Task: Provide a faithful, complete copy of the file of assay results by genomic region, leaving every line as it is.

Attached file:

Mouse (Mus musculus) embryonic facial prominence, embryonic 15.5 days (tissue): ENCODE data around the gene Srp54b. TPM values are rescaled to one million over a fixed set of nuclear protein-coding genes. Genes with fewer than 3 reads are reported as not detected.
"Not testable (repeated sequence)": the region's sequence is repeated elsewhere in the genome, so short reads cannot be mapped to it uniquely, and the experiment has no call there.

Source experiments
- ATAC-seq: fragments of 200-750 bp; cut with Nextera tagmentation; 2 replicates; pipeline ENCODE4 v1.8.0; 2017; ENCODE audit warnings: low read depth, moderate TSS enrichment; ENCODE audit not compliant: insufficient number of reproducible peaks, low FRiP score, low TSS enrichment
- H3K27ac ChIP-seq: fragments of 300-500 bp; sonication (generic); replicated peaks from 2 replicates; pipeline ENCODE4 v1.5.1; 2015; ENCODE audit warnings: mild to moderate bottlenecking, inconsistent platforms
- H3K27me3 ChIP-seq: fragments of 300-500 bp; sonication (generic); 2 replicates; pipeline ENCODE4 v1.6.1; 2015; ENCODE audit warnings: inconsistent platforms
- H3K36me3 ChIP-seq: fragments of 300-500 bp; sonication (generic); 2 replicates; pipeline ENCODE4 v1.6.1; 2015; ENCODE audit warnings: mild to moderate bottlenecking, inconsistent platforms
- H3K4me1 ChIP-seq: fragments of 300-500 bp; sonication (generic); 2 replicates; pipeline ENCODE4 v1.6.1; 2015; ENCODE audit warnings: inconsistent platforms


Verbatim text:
Mouse (Mus musculus) embryonic facial prominence, embryonic 15.5 days (tissue): ENCODE data around the gene Srp54b. TPM values are rescaled to one million over a fixed set of nuclear protein-coding genes. Genes with fewer than 3 reads are reported as not detected.
"Not testable (repeated sequence)": the region's sequence is repeated elsewhere in the genome, so short reads cannot be mapped to it uniquely, and the experiment has no call there.

Source experiments
- ATAC-seq: fragments of 200-750 bp; cut with Nextera tagmentation; 2 replicates; pipeline ENCODE4 v1.8.0; 2017; ENCODE audit warnings: low read depth, moderate TSS enrichment; ENCODE audit not compliant: insufficient number of reproducible peaks, low FRiP score, low TSS enrichment
- H3K27ac ChIP-seq: fragments of 300-500 bp; sonication (generic); replicated peaks from 2 replicates; pipeline ENCODE4 v1.5.1; 2015; ENCODE audit warnings: mild to moderate bottlenecking, inconsistent platforms
- H3K27me3 ChIP-seq: fragments of 300-500 bp; sonication (generic); 2 replicates; pipeline ENCODE4 v1.6.1; 2015; ENCODE audit warnings: inconsistent platforms
- H3K36me3 ChIP-seq: fragments of 300-500 bp; sonication (generic); 2 replicates; pipeline ENCODE4 v1.6.1; 2015; ENCODE audit warnings: mild to moderate bottlenecking, inconsistent platforms
- H3K4me1 ChIP-seq: fragments of 300-500 bp; sonication (generic); 2 replicates; pipeline ENCODE4 v1.6.1; 2015; ENCODE audit warnings: inconsistent platforms